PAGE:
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Bronchopulmonary Dysplasia (BPD) Emergencies


BPD emergencies can have several causes, including:

  • infections (even following minor viral "colds");
  • excess fluid in the lungs;
  • aspiration of food (or stomach contents) into the lungs;
  • at times, BPD emergencies happen for no obvious reason; some of these emergencies may be due to increased inflammation in the lungs, which may come on for unknown reasons.

You know that your infant is having a BPD emergency when they are having alot more trouble breathing than usual, which is known as Respiratory Distress.


Signs of respiratory distress include:

  • breathing fast or shallow or panting or grunty breathing;
  • an increased breathing rate;
  • when your baby looks like he or she is working harder at breathing. In some babies, you can see the spaces between the ribs or at the base of the neck being sucked in (or being sucked in more than usual);
  • Wheezing;
  • Increased cough;
  • Fatigue because of trouble breathing;
  • difficulty feeding;
  • lower blood oxygen level, which may show as duskiness or blueness (especially around the lips), a reduced oxygen saturation, or a need for extra oxygen.

Action Plan

You should have an Emergency plan worked out ahead of time with your doctor.

Some things you can do at home during an emergency include: giving extra doses of bronchodilator (or Reliever) medications (up to every 4 hours), increasing the dose of anti-inflammatory (or Preventer) medication, or increasing the amount of oxygen you give your baby — but you should only do those things your doctor has suggested you can try.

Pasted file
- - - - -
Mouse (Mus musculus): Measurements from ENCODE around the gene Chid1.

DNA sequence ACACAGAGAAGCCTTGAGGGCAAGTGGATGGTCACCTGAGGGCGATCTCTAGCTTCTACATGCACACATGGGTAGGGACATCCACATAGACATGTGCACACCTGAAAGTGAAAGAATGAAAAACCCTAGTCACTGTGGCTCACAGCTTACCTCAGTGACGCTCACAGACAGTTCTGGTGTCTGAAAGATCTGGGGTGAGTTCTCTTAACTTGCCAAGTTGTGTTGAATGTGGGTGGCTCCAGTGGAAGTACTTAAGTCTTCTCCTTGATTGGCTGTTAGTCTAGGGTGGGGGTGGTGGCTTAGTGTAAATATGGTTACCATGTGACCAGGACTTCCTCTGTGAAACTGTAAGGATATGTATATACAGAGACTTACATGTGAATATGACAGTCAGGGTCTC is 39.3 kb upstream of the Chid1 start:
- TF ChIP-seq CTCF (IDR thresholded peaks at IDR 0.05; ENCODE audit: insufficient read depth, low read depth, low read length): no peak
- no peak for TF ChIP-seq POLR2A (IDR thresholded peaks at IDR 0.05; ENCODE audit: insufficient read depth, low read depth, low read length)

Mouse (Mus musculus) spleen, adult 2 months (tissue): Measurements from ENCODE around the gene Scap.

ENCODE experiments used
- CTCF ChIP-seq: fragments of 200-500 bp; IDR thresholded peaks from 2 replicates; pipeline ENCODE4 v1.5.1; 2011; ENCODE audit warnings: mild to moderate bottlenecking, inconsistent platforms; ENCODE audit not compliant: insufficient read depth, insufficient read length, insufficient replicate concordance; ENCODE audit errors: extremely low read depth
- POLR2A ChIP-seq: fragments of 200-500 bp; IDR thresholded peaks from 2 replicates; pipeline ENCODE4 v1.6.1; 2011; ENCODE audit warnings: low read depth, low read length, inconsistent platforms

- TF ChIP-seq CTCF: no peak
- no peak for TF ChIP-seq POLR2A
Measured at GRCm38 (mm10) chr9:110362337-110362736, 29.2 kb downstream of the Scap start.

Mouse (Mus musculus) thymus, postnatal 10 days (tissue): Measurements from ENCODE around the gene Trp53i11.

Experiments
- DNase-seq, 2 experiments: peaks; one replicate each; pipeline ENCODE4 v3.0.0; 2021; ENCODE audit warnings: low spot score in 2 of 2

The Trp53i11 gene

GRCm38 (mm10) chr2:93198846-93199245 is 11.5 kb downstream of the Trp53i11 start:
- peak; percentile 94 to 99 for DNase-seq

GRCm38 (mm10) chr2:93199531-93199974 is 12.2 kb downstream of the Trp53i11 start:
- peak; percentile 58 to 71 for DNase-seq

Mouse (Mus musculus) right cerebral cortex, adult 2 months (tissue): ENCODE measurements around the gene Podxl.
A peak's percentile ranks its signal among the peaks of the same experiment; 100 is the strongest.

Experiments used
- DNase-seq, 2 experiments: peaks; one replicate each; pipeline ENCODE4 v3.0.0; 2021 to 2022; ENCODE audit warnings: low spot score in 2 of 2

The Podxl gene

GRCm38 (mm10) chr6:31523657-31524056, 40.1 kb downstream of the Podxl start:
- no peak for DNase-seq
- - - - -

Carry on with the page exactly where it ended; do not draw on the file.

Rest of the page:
If these things don't help, or if your baby is having a severe emergency (having signs like severe difficulty breathing, marked duskiness, marked fatigue, or stopping breathing), you should see a doctor immediately. Treatments that a doctor may order in an emergency include extra steroids, extra water pills, extra bronchodilator medications, extra oxygen, or antibiotics.

Some doctors are not very familiar with BPD — make sure the doctor knows what medications your child has been taking. BPD is quite rare, so if the doctor really doesn't seem very familiar with BPD, insist that the doctor obtain advice from the nearest hospital which has doctors specializing in the treatment of BPD.

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